Le Chasseur maudit (Franck)

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Le Chasseur maudit (The Accursed Huntsman) is a symphonic poem by César Franck. The sections of the work are, THE PEACEFUL SUNDAY LANDSCAPE; THE HUNT; THE CURSE; and THE DEMONS' CHASE.[1]

The work was inspired by the ballad Der wilde Jäger (The Wild Hunter) by the German poet Gottfried August Bürger. It tells the story of a Count of the Rhine who dares to go hunting on a Sunday morning, in violation of the Sabbath. As the piece begins, the count defiantly sounds his hunting horn, despite the warnings of the church bells and sacred chants which call the faithful to worship. Deep in the woods, the count is cursed by a terrible voice which condemns him to be pursued by demons for eternity.

The Kennedy Center describes the story this way: "On a Sunday morning, as church bells summon the faithful to worship and sacred chants fill the air, the Count sets off on a hunt. Pious elders plead with him to call off his expedition, but he responds contemptuously and rides roughshod through the village farms, trampling crops and applying the whip to the peasants in his way. Eventually he finds himself lost in the woods, where a stern voice from unseen heights pronounces his sentence: "Accursed hunter, be thou eternally pursued by Hell!" The Count tries to flee, but flames surround him and his horse. Imps and demons pursue him, now goading him on, now blocking his path; through daylight and darkness the wild ride continues. Even when horse and rider fall into an abyss there is no respite; they are borne through the air to ride on and on in unremitting punishment for blaspheming the Lord's Day." [2]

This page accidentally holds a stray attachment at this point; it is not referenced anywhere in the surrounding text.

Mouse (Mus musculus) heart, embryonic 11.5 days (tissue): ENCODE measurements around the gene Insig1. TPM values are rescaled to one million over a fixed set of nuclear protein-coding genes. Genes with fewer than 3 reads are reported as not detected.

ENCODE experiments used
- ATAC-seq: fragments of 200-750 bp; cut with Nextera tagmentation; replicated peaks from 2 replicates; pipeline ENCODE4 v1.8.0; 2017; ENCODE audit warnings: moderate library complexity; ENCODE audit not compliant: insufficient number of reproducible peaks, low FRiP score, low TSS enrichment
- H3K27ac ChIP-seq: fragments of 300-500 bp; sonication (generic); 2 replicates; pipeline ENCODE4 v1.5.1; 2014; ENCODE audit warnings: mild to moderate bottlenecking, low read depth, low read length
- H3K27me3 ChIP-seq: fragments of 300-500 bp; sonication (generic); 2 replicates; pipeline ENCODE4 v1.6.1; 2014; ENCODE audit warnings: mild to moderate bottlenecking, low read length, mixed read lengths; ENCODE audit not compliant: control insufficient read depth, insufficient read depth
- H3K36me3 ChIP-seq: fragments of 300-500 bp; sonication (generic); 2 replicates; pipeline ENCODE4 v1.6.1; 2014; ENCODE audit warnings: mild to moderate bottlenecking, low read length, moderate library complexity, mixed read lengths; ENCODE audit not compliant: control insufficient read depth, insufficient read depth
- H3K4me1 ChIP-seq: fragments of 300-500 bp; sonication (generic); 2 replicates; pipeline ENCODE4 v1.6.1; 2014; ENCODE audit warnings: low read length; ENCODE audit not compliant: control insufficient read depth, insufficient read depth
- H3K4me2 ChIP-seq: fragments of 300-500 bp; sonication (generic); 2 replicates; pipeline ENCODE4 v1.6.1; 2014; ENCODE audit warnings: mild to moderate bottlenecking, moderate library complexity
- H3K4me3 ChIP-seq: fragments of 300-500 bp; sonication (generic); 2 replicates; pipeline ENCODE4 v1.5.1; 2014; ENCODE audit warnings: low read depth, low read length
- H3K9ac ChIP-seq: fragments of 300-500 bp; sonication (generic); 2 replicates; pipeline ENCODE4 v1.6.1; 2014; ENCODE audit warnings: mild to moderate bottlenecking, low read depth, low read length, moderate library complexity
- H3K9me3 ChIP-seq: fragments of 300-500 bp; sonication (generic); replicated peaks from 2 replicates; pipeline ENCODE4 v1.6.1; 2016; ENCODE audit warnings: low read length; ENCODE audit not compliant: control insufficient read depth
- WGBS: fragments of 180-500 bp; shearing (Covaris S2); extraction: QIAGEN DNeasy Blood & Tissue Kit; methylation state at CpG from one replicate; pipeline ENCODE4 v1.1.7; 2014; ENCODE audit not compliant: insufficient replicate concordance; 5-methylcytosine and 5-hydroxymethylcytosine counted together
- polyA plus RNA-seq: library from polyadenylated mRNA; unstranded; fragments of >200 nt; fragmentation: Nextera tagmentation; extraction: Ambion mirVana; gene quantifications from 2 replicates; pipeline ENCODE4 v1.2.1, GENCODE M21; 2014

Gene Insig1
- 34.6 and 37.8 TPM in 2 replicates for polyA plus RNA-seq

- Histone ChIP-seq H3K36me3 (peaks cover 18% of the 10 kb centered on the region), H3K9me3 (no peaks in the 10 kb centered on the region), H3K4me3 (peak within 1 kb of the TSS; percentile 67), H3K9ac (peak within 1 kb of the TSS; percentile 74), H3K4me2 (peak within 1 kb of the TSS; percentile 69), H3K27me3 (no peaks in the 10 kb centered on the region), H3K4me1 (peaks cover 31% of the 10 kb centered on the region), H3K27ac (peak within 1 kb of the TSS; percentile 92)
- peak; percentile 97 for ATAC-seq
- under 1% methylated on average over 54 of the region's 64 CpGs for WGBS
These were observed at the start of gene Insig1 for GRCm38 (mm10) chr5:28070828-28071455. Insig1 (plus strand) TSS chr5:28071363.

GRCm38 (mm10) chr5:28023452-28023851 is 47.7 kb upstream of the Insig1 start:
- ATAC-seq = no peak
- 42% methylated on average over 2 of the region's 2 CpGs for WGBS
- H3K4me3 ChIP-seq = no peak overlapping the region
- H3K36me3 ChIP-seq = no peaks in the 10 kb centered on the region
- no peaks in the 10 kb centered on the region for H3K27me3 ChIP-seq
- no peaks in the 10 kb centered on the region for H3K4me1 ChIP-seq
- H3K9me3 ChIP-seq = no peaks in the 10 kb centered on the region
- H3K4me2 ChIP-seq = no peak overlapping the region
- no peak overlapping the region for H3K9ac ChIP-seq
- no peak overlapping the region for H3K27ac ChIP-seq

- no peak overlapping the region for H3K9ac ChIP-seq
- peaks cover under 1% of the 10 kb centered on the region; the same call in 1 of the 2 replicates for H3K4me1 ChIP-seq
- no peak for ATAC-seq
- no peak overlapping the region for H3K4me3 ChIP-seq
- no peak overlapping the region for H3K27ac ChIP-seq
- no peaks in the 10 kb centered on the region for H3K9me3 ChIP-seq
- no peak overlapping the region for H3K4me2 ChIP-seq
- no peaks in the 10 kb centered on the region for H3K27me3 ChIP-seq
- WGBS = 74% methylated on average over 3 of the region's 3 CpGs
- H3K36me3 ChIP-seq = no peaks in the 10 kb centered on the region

Franck's orchestration evokes the dark, fantastic atmosphere of the infernal chase. The conclusion of the piece recalls the macabre Songe d'une nuit de sabbat of Hector Berlioz's Symphonie Fantastique (1830).

Franck completed Le Chasseur maudit on 31 October 1882, and had the work premiered on 31 March 1883, at the Salle Érard, in a concert of the Société Nationale de Musique conducted by Édouard Colonne. The same concert also presented the premiere of the symphonic poem Viviane by Franck's pupil, Ernest Chausson.

Among the recordings of the piece, the 1962 RCA Victor recording by Charles Münch and the Boston Symphony Orchestra has long been available, first on LP and then on CD. It was recorded in Münch's last season as music director in Boston and features the orchestra's custom-made chimes in the finale.

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